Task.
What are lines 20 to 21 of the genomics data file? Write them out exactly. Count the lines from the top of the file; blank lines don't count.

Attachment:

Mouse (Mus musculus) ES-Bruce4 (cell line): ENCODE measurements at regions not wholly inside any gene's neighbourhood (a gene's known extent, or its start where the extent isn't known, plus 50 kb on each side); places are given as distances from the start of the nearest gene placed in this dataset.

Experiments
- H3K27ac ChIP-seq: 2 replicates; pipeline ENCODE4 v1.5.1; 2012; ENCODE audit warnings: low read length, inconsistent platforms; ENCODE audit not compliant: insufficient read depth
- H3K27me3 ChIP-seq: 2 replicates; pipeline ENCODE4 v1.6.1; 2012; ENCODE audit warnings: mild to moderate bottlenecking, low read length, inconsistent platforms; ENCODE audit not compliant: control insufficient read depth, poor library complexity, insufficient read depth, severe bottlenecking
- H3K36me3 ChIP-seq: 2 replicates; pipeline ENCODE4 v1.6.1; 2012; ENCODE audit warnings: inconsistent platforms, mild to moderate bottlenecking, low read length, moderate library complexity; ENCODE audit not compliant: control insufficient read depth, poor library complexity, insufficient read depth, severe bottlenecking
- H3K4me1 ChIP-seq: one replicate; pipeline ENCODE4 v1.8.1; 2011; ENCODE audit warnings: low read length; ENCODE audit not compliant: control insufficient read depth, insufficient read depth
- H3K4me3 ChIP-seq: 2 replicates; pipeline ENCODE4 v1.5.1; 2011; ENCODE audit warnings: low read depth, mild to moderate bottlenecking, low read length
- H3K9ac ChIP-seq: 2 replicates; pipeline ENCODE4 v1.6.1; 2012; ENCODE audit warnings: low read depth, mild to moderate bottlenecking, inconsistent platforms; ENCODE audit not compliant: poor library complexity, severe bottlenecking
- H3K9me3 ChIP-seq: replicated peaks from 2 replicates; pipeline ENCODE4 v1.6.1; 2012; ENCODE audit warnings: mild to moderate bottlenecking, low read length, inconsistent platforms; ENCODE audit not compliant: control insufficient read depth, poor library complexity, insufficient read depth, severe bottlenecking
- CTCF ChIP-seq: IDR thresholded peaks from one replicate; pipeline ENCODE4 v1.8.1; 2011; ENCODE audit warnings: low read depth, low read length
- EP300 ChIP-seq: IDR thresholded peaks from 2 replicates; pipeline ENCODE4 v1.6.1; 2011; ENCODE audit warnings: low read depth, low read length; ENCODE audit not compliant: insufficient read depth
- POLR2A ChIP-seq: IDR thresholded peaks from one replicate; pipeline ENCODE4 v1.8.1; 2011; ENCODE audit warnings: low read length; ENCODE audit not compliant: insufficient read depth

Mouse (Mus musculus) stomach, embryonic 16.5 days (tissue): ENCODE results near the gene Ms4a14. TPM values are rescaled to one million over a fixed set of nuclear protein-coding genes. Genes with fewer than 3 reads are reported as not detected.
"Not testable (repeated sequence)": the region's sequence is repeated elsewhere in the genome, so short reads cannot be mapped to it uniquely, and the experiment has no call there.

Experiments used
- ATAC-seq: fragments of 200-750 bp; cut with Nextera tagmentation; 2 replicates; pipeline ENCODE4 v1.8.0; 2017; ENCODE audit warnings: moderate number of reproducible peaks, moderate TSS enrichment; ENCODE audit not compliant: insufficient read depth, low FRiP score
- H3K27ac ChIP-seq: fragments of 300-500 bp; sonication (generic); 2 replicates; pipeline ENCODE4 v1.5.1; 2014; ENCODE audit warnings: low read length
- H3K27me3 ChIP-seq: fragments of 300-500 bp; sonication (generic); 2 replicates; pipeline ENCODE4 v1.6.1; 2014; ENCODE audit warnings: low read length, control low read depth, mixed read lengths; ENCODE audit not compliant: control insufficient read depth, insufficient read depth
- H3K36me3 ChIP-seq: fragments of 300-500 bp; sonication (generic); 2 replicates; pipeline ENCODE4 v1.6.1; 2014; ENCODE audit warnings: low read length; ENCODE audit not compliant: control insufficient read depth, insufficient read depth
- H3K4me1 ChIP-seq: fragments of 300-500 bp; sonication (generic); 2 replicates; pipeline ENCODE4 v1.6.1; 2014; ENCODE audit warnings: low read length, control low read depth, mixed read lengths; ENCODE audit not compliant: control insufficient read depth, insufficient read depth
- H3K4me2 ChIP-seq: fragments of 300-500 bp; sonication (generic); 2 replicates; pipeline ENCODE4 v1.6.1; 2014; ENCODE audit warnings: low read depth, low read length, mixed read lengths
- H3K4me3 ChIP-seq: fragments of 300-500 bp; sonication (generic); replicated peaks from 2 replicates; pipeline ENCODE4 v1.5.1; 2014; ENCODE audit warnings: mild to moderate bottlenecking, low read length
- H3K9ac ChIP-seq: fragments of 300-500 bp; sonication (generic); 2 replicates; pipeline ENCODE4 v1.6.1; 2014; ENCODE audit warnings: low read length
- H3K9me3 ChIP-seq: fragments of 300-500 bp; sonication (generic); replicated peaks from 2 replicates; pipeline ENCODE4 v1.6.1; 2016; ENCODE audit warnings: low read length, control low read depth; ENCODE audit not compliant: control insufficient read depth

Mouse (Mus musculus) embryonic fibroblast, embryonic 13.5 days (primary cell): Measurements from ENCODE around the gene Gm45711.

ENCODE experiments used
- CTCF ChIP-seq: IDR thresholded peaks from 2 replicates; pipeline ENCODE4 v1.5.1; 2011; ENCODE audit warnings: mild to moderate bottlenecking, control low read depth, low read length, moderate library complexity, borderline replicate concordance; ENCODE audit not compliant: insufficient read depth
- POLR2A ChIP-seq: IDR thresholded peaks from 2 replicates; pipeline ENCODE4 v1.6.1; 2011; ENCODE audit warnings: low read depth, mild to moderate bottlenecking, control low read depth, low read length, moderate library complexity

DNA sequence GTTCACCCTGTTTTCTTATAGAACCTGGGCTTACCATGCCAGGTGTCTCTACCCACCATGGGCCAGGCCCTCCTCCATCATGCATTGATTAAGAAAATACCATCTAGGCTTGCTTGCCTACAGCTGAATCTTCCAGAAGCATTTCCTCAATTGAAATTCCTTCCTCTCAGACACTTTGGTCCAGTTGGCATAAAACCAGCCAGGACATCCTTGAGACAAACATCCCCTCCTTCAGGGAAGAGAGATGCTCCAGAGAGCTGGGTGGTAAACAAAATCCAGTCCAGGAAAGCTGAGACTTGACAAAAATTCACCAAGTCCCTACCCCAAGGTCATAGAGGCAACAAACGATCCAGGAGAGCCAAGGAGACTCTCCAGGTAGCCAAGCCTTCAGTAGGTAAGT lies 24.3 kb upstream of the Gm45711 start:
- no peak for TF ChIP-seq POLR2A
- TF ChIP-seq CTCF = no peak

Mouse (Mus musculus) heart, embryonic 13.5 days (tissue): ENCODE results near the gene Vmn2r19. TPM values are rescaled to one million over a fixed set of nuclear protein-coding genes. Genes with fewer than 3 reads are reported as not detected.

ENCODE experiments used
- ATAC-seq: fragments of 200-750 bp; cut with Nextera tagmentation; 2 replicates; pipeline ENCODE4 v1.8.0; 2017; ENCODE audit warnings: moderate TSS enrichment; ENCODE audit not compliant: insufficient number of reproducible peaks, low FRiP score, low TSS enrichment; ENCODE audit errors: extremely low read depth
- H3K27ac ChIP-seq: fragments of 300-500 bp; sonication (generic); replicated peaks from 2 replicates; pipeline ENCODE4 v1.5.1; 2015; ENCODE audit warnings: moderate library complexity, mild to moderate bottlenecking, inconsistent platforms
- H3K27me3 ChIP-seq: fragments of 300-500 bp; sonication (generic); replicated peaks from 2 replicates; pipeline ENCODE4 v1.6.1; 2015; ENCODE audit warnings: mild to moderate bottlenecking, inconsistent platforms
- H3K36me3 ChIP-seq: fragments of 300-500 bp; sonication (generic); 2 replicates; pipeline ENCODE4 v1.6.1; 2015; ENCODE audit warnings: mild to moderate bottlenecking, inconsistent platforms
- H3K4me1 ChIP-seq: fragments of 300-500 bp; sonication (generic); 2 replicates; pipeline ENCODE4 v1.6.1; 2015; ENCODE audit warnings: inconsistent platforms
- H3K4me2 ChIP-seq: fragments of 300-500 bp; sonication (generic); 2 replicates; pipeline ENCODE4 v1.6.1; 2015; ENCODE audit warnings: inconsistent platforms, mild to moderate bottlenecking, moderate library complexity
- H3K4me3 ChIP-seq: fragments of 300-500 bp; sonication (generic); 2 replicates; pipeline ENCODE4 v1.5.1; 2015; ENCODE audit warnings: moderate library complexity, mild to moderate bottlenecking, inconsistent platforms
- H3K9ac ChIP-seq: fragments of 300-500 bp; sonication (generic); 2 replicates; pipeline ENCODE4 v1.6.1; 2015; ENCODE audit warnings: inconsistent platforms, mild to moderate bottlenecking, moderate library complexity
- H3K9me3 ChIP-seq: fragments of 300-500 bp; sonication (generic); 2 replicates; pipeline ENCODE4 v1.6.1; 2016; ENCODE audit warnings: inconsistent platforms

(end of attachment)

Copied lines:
- H3K4me1 ChIP-seq: fragments of 300-500 bp; sonication (generic); 2 replicates; pipeline ENCODE4 v1.6.1; 2014; ENCODE audit warnings: low read length, control low read depth, mixed read lengths; ENCODE audit not compliant: control insufficient read depth, insufficient read depth
- H3K4me2 ChIP-seq: fragments of 300-500 bp; sonication (generic); 2 replicates; pipeline ENCODE4 v1.6.1; 2014; ENCODE audit warnings: low read depth, low read length, mixed read lengths